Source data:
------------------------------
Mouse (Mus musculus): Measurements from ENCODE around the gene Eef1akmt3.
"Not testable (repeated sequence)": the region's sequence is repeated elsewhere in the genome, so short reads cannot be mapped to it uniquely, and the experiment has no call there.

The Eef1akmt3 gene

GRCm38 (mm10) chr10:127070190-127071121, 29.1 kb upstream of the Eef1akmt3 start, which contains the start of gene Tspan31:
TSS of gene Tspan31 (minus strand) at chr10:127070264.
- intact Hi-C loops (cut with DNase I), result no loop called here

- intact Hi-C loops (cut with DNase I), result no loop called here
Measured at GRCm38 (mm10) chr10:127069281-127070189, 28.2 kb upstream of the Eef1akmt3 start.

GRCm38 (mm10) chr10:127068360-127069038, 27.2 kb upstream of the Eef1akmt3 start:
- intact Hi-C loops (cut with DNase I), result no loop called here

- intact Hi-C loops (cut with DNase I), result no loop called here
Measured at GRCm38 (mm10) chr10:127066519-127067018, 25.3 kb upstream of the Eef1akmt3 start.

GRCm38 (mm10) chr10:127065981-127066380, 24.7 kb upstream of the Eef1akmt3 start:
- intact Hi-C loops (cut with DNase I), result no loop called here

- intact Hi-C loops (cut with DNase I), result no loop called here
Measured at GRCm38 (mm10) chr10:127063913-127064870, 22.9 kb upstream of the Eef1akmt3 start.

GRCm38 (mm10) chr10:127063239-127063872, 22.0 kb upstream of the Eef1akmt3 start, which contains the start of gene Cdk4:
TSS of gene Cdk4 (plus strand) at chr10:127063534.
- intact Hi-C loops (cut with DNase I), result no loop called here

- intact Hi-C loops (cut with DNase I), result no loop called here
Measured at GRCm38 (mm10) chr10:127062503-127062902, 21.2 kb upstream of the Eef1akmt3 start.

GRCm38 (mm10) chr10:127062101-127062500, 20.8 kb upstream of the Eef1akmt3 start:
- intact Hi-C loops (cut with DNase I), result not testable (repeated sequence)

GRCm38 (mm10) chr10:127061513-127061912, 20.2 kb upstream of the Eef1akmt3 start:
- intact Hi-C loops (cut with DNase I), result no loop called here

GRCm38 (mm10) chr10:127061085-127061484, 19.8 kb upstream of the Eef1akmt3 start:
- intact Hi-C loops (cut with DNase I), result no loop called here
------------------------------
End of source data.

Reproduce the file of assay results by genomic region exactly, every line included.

Mouse (Mus musculus): Measurements from ENCODE around the gene Eef1akmt3.
"Not testable (repeated sequence)": the region's sequence is repeated elsewhere in the genome, so short reads cannot be mapped to it uniquely, and the experiment has no call there.

The Eef1akmt3 gene

GRCm38 (mm10) chr10:127070190-127071121, 29.1 kb upstream of the Eef1akmt3 start, which contains the start of gene Tspan31:
TSS of gene Tspan31 (minus strand) at chr10:127070264.
- intact Hi-C loops (cut with DNase I), result no loop called here

- intact Hi-C loops (cut with DNase I), result no loop called here
Measured at GRCm38 (mm10) chr10:127069281-127070189, 28.2 kb upstream of the Eef1akmt3 start.

GRCm38 (mm10) chr10:127068360-127069038, 27.2 kb upstream of the Eef1akmt3 start:
- intact Hi-C loops (cut with DNase I), result no loop called here

- intact Hi-C loops (cut with DNase I), result no loop called here
Measured at GRCm38 (mm10) chr10:127066519-127067018, 25.3 kb upstream of the Eef1akmt3 start.

GRCm38 (mm10) chr10:127065981-127066380, 24.7 kb upstream of the Eef1akmt3 start:
- intact Hi-C loops (cut with DNase I), result no loop called here

- intact Hi-C loops (cut with DNase I), result no loop called here
Measured at GRCm38 (mm10) chr10:127063913-127064870, 22.9 kb upstream of the Eef1akmt3 start.

GRCm38 (mm10) chr10:127063239-127063872, 22.0 kb upstream of the Eef1akmt3 start, which contains the start of gene Cdk4:
TSS of gene Cdk4 (plus strand) at chr10:127063534.
- intact Hi-C loops (cut with DNase I), result no loop called here

- intact Hi-C loops (cut with DNase I), result no loop called here
Measured at GRCm38 (mm10) chr10:127062503-127062902, 21.2 kb upstream of the Eef1akmt3 start.

GRCm38 (mm10) chr10:127062101-127062500, 20.8 kb upstream of the Eef1akmt3 start:
- intact Hi-C loops (cut with DNase I), result not testable (repeated sequence)

GRCm38 (mm10) chr10:127061513-127061912, 20.2 kb upstream of the Eef1akmt3 start:
- intact Hi-C loops (cut with DNase I), result no loop called here

GRCm38 (mm10) chr10:127061085-127061484, 19.8 kb upstream of the Eef1akmt3 start:
- intact Hi-C loops (cut with DNase I), result no loop called here